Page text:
Create Greater Impact with Social Media in 2024

National newscaster Charity Digital presents insight from social media management platform Hootesuite on how to build an engaged community, be focused, and make successful use of artificial intelligence.

Social media can be a powerful communication tool for charities.

It can be used to raise awareness and funds, to better engage beneficiaries, as well as help charities reach a much wider audience. And it can do it much more quickly than other traditional methods.

But for charities large or small, it can be difficult to work through the world of social media, let alone get started on this type of digital platform.

Social media is always changing and is a landscape that continues to evolve; as it is shaped by the advances in how we work, what we think, and by the technology we use.

For those that do use it, over 70% of non-profit groups recognise it is challenging to keep up with new features being put in place and the best practices for whatever social media platform they use.

Social Media Strategies
The landscape on a charity's chosen platform constantly changes, so it pays for web and content managers to work through this year being versatile as always, but with a sense of optimism and consistency.

People have shown they use social media to be entertained, but they also use it to mainly keep in touch with friends and family.

Whilst social media posts are a great opportunity to advertise, most of the time that’s the last thing visitors want to see as it can be alienating.

In the interest of just using social media to connect and communicate with others, managers could look to create content that is fun, educational, is inspirational, and upbeat:

Content that promotes a connection or the discovery of common experiences that any web visitor would consider “enjoyable” can establish stronger, longer-lasting relationships and can lead to profits better than any advertising campaign.

Whilst social media has this great potential to raise money for a charity, building a loyal audience could offer better opportunity for this to happen.

Social media offers a great environment to introduce and present a small charity to web visitors, motivating them to share the enthusiasm for the charity’s cause.

In doing so, charities can build connections with potential promoters, donors, and volunteers:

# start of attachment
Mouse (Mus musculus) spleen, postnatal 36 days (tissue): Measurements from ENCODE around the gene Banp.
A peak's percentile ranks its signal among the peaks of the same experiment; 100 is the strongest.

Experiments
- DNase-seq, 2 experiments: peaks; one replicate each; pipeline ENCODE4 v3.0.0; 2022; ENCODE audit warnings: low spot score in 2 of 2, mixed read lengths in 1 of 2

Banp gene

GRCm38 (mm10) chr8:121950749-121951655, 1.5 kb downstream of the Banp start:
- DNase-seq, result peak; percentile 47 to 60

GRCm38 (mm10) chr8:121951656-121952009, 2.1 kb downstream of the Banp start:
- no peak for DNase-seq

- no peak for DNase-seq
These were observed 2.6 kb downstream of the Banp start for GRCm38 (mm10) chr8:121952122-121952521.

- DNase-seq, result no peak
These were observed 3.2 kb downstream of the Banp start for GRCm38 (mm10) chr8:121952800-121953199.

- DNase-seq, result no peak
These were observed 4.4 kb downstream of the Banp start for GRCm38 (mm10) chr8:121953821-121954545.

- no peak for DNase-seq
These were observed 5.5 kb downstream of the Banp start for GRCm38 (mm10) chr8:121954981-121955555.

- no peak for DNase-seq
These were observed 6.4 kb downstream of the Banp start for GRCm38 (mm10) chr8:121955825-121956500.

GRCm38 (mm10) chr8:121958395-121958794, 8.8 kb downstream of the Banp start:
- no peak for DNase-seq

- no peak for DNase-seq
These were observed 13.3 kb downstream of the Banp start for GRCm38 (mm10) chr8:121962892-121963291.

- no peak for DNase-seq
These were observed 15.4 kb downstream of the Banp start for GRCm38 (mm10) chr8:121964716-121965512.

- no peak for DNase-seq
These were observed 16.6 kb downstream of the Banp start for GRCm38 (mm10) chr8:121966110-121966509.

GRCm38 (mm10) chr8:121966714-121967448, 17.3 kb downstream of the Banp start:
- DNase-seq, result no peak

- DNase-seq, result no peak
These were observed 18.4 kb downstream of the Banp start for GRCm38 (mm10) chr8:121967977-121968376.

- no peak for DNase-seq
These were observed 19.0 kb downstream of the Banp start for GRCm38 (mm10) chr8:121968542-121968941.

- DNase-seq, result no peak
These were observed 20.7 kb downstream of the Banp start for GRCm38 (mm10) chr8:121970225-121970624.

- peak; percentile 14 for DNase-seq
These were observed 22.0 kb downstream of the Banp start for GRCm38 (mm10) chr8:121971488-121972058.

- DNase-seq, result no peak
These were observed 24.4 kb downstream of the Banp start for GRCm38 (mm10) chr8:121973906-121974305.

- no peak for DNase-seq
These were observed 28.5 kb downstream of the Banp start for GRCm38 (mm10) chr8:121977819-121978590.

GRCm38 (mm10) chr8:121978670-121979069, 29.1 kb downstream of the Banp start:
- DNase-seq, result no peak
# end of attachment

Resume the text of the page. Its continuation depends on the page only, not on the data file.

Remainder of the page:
By charities using social media to create a sincere and compelling connection with a given audience, this can be more successful than simply focusing on raising money.

In terms of society’s technological timeline, publicly available generative artificial intelligence (AI) has not really been around for long; and whilst AI for social media posts aren’t always wrong(..!), charities need to proceed carefully.

For example, the views of younger audience (Gen-Z, Millennials, etc.) can be different to the views of older audience (Gen-X, Baby Boomers, etc.)

Humans still have that unique skill and position to plan, to edit and to refine content, keeping up brand standards, as well as have that human(e) touch to interact with their audience/s.

But machine systems can be used to process and brainstorm ideas, and even generate written first draft suggestions, which could help reduce staff workloads.

In the interest of increasing productivity whilst preserving a sense of authenticity; IF charities want to use AI, it is recommended that they prioritise which tasks should be left to people and which should be given to a machine generated system.

Newscaster Charity Digital explore these aspects and more in the guidance on how charities can make the most of social media this coming year.

With insight from social media management platform Hootesuite, they present approaches which can improve performance both online and in the long term, to help charitable causes succeed in today’s digital world.

To read the guidance, visit the Charity Digital website.